Democratic congressional aides who spoke to POLITICO described the State Department's handling of the Johnson and Grassley document request as extremely unusual, with clear evidence of politicization. For one thing, the aides said, Grassley and Johnson's document request did not set date ranges for any of the responsive documents, but State Department officials decided to cut them off at December 2017 — a limit that would ensure any potentially damaging evidence of Trump's own actions in Ukraine were excluded.
Secondly, the senators' request didn't include a deadline for the State Department to respond, an ordinary feature of oversight requests. But the State Department tasked its top officials to respond by Aug. 28, a deadline that comports with Johnson's efforts to release a final report in September. And, the aides noted, the State Department's marshaling of resources to aid Johnson and Grassley in response to a voluntary request stands in stark contrast to the department's refusal to share any documents with the House, even in response to subpoenas.
"There is no question that this is a politicized misuse of department resources," one of the aides said. "What's remarkable is they're so brazen about it."
Under ordinary circumstances, the State Department would treat Democratic and Republican document requests equally and negotiate to limit the burdens placed on the agencies. But the apparent acquiescence to the parameters set by Johnson and Grassley's letter, without preceding negotiations to limit the scope of the request, suggests an unusual level of deference to the committees, the aides said.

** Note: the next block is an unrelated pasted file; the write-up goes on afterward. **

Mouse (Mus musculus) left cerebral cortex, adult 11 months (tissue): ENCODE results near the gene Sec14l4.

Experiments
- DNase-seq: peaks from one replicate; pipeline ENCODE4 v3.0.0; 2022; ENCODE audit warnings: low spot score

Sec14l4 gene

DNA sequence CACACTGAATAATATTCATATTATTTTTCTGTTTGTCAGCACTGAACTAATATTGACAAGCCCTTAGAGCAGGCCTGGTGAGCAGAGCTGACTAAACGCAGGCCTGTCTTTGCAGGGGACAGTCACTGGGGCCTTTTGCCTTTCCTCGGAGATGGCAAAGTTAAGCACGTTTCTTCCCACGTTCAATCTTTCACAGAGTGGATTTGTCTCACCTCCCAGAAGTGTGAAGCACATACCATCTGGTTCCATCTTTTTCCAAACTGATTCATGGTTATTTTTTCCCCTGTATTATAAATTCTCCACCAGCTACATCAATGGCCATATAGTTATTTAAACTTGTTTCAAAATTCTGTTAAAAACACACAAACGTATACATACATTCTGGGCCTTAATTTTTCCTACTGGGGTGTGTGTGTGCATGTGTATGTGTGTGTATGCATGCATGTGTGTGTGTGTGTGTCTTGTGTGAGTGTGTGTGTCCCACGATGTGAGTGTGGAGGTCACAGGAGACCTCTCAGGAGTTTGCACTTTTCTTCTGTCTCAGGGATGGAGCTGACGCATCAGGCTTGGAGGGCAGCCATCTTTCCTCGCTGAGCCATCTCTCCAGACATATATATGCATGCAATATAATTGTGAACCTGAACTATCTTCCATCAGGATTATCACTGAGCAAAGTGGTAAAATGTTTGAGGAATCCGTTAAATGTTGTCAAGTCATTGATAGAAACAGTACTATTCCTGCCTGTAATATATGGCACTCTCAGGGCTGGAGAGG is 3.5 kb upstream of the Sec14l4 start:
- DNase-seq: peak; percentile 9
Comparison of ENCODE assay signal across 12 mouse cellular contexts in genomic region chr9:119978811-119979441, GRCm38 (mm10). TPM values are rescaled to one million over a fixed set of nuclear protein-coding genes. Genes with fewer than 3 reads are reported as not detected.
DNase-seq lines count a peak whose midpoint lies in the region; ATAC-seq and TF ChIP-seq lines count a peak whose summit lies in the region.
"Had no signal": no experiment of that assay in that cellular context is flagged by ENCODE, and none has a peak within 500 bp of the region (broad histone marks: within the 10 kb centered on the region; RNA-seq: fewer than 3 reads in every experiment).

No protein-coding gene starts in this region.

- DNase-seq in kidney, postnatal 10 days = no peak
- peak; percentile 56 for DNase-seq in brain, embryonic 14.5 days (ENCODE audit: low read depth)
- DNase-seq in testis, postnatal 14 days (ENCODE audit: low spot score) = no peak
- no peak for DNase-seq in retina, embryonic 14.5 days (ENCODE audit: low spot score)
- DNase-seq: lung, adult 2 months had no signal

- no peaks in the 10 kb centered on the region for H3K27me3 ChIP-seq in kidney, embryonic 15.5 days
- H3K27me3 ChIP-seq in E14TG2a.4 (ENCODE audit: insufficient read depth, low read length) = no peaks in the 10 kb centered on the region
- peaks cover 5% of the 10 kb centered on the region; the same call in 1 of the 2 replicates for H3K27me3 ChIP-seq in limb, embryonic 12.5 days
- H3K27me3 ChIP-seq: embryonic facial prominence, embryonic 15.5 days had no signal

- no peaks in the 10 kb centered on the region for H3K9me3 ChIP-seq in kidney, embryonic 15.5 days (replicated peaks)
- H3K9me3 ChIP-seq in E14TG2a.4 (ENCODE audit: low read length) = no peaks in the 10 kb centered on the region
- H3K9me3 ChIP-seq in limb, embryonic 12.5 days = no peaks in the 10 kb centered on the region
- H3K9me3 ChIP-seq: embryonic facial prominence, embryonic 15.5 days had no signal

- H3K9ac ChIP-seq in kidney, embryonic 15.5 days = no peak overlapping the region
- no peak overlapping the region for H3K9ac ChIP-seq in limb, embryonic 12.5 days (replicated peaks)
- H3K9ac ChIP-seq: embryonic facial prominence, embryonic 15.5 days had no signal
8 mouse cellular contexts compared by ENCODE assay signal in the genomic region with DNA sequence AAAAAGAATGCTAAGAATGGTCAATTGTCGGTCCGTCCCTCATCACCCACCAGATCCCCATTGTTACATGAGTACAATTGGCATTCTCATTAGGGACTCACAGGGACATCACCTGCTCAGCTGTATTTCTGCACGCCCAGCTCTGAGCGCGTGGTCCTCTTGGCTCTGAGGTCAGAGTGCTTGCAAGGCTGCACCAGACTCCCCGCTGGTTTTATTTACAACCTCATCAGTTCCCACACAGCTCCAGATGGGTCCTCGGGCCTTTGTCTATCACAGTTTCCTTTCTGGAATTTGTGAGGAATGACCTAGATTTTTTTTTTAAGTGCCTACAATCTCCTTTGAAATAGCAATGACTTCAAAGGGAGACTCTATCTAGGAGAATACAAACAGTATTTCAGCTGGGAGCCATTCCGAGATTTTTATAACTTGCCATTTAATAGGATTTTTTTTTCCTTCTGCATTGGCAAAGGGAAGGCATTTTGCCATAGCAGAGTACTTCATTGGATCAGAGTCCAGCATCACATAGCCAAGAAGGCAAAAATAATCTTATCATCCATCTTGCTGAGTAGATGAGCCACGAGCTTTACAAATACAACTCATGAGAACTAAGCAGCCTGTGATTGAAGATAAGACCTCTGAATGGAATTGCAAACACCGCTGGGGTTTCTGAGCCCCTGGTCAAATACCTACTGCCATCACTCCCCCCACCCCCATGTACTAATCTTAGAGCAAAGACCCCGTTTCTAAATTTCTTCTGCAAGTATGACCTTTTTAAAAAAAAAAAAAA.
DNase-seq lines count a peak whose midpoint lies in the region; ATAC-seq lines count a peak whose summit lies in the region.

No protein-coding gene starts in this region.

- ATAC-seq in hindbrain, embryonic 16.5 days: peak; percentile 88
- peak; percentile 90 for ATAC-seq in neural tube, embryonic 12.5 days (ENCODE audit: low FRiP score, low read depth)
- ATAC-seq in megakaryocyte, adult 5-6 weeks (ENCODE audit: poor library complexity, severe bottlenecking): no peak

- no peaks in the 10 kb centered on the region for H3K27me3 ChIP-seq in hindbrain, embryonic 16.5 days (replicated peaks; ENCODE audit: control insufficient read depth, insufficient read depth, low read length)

House Democrats have railed against the State Department, accusing top officials there of cooperating with GOP probes while ignoring their requests for documents. They point to the department’s refusal to provide any documents to the House during its impeachment investigation last fall, even as a series of high-level witnesses testified willingly and against the administration’s wishes about what they described as an effort by Trump to pressure Ukraine to investigate his political rivals.
This time around, the State Department has been making witnesses available to the Republican investigators without the need for subpoenas, including top Europe and Eurasia official George Kent, who sat for a deposition before Johnson’s panel earlier this month.
House Foreign Affairs Chairman Eliot Engel (D-N.Y.) has subpoenaed the department for copies of any documents being provided to Johnson and Grassley, and on Monday he ripped Pompeo for ignoring the request.
“I am deeply concerned by what appears to be a partisan misuse of Department of State resources to assist Senate Republicans in a political smear of Democratic presidential nominee and former Vice President Joe Biden,” Engel wrote at the time.
Kenna, who was nominated to be the U.S. ambassador to Peru, was a key figure in the House impeachment of Trump, acting as a gatekeeper for Pompeo during crucial outreach from Trump allies seeking to discredit the U.S. ambassador to Ukraine, Marie Yovanovitch. Kenna told a Senate panel during her confirmation hearing this month that she found some of that outreach, including from Trump’s personal lawyer, Rudy Giuliani, “deeply disturbing.”
Johnson, who chairs the Homeland Security and Governmental Affairs Committee, and Grassley, who chairs the Finance Committee, have faced intense scrutiny from Democrats who have alleged the GOP senators are misusing their power in order to target the president’s political opponents. They have also accused Johnson in particular of using Russian disinformation to denigrate Biden.
Johnson has vehemently denied that claim, but last week he said his investigations “would certainly help Donald Trump win reelection and certainly be pretty good, I would say, evidence about not voting for Vice President Biden.”
Earlier this year, the Homeland Security Committee granted Johnson wide-ranging authority to subpoena a slew of former Obama administration officials in connection with the panel’s investigation into the origins of the Russia probe and the Obama White House’s handling of the presidential transition period.